The House of God

The House of God

WHEN GOD BROUGHT His people Israel out of slavery in Egypt to lead them to the Promised Land, they camped in the desert in a city of tents. They needed a place that was set aside specially for the worship of God, and at first they used the tent of Moses, the man whom God had appointed as the people’s leader. This tent was pitched outside the main camp (Exodus 33:7–11). The Tabernacle While they were in the wilderness God gave them the Law which was to govern their life and worship, which became known as the Law of Moses. And He instructed them to build a special tent to be the focus of their national worship. This tent was called the Tabernacle, and whereas Moses’ tent had been outside the camp God insisted that the Tabernacle was erected in the centre of the camp, in the midst of His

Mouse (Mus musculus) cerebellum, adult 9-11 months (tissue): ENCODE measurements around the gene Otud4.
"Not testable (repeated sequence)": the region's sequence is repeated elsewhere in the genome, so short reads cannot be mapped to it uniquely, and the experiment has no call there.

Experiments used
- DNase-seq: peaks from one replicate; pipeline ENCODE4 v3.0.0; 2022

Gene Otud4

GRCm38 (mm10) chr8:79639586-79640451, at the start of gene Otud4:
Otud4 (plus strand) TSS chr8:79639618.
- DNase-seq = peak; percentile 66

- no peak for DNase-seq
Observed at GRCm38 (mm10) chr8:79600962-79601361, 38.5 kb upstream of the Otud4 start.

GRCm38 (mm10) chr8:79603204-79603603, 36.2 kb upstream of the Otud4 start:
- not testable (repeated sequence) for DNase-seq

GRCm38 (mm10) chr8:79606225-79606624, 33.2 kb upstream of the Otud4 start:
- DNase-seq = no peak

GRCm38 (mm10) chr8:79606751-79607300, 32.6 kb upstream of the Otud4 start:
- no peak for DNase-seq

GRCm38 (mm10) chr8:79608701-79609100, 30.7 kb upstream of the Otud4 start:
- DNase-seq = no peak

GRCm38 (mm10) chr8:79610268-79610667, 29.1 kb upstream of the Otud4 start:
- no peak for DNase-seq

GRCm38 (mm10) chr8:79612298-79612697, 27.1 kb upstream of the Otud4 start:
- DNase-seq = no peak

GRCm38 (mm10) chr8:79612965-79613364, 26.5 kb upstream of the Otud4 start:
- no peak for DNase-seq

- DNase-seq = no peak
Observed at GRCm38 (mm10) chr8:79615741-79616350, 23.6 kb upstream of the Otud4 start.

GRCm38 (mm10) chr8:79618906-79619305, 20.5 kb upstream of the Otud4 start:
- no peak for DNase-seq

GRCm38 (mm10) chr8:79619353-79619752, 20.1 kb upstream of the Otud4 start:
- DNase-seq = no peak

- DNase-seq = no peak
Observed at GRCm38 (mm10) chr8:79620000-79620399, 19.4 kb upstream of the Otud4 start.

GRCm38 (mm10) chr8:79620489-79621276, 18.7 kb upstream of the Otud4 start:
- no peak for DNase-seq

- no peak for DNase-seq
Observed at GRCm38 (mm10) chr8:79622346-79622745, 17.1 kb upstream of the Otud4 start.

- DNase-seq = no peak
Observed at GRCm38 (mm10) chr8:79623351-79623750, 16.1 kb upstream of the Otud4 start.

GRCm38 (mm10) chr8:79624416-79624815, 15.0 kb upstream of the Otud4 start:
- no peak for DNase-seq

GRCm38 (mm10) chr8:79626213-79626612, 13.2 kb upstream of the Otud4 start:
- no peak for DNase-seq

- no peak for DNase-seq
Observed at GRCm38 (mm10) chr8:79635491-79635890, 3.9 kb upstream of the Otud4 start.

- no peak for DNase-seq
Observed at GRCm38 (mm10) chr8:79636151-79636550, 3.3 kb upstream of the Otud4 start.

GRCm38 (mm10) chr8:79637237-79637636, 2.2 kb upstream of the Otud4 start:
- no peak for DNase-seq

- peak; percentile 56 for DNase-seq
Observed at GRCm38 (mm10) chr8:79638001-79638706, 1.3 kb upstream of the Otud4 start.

Haggai

Haggai

HAGGAI WAS SENT by God to the Jews who had returned from captivity in Babylon. They had been led back by Zerubbabel (of royal descent) and Joshua (a High Priest). The foundations of the new temple had been laid in Jerusalem, but after opposition from neighbouring nations enthusiasm for the building work had waned. Now, 18 years on, God’s message through Haggai and Zechariah (see Ezra 5:1) was intended to stir the nation into action. “Consider Your Ways!”Not only were the returned exiles distracted by adversaries hindering the work, but they were becoming comfortable and complacent: “Thus speaks the Lord of hosts, saying: ‘This people says, “The time has not come, the time that the Lord’s house should be built.” ’… Is it time for you yourselves to dwell in your panelled houses, and this temple to lie in ruins?” (Haggai 1:2, 4). They did respond, and the temple was